Studio 4 to offer healthcare workers free hair care services –

Munster Officer Luke Tambrini patrols Calumet Avenue.

MUNSTER — From reckless drivers zipping down Calumet Avenue to carjackers looking for their next target, Munster police have to keep a sharp eye on their ever-growing community. 

Before Patrolman Luke Tambrini, 36, joined the Munster Police Department in June, he worked in communities across the Region, including Newton County, Hobart and Lynwood. 

In Lynwood, Tambrini met his partner for life, Daunte the police dog; however when Daunte was severely injured, he was faced with losing his K-9 partner. With a lot of time and support, Daunte, now a retired dog, has recovered and enjoys life at home with Tambrini, his wife and two children. 

Today, Tambrini patrols Munster and its heavily traversed roads, where occasionally cars clash with unlucky buildings along Calumet Avenue and Ridge Road. 

This episode of the “Riding Shotgun with NWI Cops” series takes viewers around Munster in the midst of the holiday season.

This episode of the “Riding Shotgun with NWI Cops” series takes viewers around Munster in the midst of the holiday season.

Q: How long have you worked in law enforcement and where have you worked?

A: I have worked in Munster as of June this year. I have been in law enforcement for about 12 years. I started off as a reserve deputy in Newton County. I was there for two years and was laid off from my full-time job and got sponsored by the Northwest Indiana Law Enforcement Academy. After graduating from NILEA in 2010, a couple months later I was hired full-time for Hobart Police Department. I was there for approximately two years full-time and then took the opportunity to go to Lynwood, where eventually I became a K-9 handler for Daunte. I was in Lynwood for approximately 8.5 years until I came here.

Q: What is the earliest memory you have of wanting to be a police officer?

The earliest experience I had, the name of officer slips my mind. I grew up in Lansing, and I’ll never forget talking to the Lansing officer that was helping out this elderly lady who was across street from my house. I remember seeing him, he had the really shiny Corfam shoes and uniform. I was just in awe of him. I just remember that was my first impression seeing law enforcement as a child and seeing what he was doing with the elderly lady and helping her out. And he took time to talk to us kids, who were probably asking the dumbest of questions. But I’ll never forget him standing there in his uniform and us asking, “How do you run in those?” But that was my earliest memory, and I was probably 6 or 8 years old.

Later in life, like a lot of people, I had bad experiences with law enforcement. And that actually helped me later on, going, “Well, I think I can do this better than how that officer treated me.” And I try to treat everyone with respect. Unfortunately I’m human, and I have bad days, but I try to treat everyone how I’d want one of my family members treated if they were to come into contact with law enforcement.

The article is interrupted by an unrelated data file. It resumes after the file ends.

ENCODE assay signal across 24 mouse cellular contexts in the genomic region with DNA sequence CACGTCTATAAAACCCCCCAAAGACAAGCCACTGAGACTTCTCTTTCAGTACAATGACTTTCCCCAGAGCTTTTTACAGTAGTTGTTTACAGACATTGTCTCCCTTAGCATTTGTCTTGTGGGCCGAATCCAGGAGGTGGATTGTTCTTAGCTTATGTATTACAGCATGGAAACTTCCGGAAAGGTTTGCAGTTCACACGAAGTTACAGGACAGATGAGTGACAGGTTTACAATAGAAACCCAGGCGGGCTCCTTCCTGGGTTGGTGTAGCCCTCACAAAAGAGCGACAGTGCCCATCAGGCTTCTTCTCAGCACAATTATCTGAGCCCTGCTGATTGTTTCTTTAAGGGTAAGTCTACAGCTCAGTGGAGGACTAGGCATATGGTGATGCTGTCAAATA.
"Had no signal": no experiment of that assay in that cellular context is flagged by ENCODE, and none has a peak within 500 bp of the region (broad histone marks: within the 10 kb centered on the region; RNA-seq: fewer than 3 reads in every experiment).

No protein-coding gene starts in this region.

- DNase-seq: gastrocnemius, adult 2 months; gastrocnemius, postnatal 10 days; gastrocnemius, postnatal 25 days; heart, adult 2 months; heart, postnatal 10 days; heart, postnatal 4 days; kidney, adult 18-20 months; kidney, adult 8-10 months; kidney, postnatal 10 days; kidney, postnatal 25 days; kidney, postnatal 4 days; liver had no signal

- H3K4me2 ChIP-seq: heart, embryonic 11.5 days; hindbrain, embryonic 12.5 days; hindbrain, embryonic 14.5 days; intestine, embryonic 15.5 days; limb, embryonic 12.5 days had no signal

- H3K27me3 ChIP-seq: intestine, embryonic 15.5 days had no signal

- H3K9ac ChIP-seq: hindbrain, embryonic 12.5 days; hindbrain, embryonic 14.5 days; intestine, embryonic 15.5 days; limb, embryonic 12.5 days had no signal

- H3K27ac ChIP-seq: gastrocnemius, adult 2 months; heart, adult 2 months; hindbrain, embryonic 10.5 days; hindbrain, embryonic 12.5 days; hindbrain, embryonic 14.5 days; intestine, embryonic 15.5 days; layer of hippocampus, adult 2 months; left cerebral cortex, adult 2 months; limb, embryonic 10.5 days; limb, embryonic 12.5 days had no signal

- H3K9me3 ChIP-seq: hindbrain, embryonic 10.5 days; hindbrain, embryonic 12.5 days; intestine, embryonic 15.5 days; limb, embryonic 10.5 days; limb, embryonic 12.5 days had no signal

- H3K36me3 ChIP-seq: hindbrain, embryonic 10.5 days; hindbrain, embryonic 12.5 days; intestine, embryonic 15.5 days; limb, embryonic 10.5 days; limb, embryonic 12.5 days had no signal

Q: As far as growing up, did you have a troublemaker phase where you crossed paths with police?

A: Yeah, that actually makes some of the best cops to be honest. Nothing too crazy, just mischievous, you could say. Curfew, riding your bike out late when you shouldn’t it. Nothing too crazy.

Officer Luke Tambrini performs a traffic stop in along Calumet Avenue in Munster.

Q: During your career and working in various communities here in the Region and over the border into Illinois, what differences did you see?

A: It’s funny that you mention that, because I was just thinking of that yesterday. It is a world difference between Munster and just say Lansing, and then you get into Lynwood where I worked, and then into Highland next door to us and then Hammond. It’s hard to describe, but it’s just different. Policing is going to be different in every jurisdiction. Like where I used to work in Hobart. I did different policing there than I did in Lynwood, and in Munster I do different policing than I did in Lynwood — and a world of difference from Newton County. Different demographics, economic backgrounds and just the social aspect, the environment and communities — they operate differently.

Q: What are some challenges of being an officer working along the state line of Indiana and Illinois?

A: Probably in past two weeks, I can think of two pursuits that led into Illinois. I think I’ve been in three or four since I started with Munster. My first was actually when I was in training. Most of them lead to Illinois, and I think the challenges are a lot of repeat offenders that they book and release in Illinois and the lack of prosecution. Basically they’re going to go out and do it again. Just like a kid who doesn’t have any consequences, they’re going to misbehave. And it’s very unfortunate, but it’s what we have to deal with. And we have our challenges in the region as well.

Q: What makes Northwest Indiana’s bordering communities to Illinois so attractive to criminal activity?